ITHACA, N.Y.—Where remapping the distances between art and architecture takes place, there is Dream The Combine, the Ithaca-based creative practice of Cornell University professors Jennifer Newsom and Tom Carruthers.
“There are disciplinary boundaries that usually depend upon how someone else has been raised to think about whatever it is that you do,” said Carruthers. “So, you know, to some people, what we’re doing is art and to some people what we’re doing is architecture.”
The projects Dream The Combine pursues are broadly defined as installation art and architecture. These are site-specific pieces that usually aim to change the way people perceive a space, like their installation Clearing, which consists of carefully angled mirrors mounted onto metal poles in a field. Conflicting views of the field appear to float amidst one another. Reflections layer onto other reflections, creating collages out of the plant life and horizons of the clearing.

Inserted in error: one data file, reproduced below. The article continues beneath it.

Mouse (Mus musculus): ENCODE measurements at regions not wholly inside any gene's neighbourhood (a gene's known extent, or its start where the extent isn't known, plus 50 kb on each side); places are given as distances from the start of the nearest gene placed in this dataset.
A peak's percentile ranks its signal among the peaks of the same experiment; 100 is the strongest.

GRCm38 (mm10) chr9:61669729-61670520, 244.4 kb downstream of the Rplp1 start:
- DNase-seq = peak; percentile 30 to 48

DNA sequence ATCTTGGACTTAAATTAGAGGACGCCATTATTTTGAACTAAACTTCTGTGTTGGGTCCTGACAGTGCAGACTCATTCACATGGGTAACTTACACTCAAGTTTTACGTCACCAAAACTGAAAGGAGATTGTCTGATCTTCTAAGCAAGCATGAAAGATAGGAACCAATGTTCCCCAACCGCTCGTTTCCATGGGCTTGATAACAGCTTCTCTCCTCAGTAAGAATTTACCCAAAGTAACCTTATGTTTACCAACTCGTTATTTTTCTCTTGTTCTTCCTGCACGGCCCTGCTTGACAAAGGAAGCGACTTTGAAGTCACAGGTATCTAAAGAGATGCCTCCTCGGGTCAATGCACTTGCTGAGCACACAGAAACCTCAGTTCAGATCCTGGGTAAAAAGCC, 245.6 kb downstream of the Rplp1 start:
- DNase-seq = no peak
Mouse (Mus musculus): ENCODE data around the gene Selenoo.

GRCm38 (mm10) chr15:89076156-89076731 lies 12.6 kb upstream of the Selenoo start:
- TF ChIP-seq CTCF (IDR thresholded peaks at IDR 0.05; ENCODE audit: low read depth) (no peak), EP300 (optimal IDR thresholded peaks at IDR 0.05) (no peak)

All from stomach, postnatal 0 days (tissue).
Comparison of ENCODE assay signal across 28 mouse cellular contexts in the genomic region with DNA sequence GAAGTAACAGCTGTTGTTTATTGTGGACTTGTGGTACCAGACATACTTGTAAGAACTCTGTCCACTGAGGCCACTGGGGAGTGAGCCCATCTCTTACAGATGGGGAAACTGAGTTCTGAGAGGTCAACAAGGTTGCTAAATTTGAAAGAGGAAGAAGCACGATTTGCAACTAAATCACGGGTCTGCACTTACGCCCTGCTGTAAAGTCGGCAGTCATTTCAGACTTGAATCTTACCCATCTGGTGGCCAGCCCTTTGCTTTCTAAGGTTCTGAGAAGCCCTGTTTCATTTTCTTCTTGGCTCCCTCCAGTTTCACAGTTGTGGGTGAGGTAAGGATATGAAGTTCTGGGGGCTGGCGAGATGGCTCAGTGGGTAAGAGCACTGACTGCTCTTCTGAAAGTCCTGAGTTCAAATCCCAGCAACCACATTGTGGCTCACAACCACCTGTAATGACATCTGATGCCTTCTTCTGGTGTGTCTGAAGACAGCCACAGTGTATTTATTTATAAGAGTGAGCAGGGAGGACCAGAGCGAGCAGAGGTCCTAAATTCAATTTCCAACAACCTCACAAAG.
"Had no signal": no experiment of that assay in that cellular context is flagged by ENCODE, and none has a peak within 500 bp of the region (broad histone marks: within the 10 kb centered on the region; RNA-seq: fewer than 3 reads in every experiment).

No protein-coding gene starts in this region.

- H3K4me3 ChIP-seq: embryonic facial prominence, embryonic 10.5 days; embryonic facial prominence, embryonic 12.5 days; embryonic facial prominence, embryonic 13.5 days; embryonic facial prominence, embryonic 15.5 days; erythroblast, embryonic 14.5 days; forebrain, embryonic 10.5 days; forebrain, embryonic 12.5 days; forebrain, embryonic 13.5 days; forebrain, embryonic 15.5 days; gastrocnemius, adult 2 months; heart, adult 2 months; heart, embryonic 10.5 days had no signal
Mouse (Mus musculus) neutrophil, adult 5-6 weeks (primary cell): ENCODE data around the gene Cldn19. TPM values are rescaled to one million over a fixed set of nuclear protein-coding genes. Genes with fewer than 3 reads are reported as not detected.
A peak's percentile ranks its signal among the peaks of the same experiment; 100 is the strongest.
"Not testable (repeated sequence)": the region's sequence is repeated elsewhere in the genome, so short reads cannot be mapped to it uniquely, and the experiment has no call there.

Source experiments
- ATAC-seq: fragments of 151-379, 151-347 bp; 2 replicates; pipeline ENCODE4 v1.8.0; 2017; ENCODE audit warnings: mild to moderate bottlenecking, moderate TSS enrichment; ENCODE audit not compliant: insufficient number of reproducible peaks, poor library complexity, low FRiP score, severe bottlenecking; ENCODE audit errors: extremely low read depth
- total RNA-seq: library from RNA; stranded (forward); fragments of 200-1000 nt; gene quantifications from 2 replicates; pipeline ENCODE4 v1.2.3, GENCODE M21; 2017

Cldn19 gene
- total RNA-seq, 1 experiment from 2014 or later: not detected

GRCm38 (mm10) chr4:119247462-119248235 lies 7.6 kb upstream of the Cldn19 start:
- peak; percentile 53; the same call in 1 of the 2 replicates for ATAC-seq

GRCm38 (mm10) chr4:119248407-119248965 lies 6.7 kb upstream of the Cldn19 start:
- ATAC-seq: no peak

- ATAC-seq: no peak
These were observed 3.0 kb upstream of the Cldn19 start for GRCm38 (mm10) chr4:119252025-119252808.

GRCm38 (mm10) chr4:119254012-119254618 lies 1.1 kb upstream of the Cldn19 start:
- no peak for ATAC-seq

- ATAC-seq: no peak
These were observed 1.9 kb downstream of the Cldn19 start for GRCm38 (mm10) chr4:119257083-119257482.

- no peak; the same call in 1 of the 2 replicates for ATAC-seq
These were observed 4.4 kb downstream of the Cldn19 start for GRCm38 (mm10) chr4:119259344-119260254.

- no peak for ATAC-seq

Both partners in life as well as work, Newsom and Carruthers’ projects have steadily garnered them awards and attention in recent years, and just earned them a major recognition. Dream The Combine is one of 63 recipients of the 2022 USA Fellowship from United States Artists. The Chicago-based arts funding organization is granting Newsom and Carruthers a cool, no-strings-attached $50,000 to support work that they recognize as creatively disruptive and socially significant.
“It’s a kind of behind-the-scenes, quiet, almost silent, validation of our work and just kind of encouragement to keep going. So that that feels really good,” said Newsom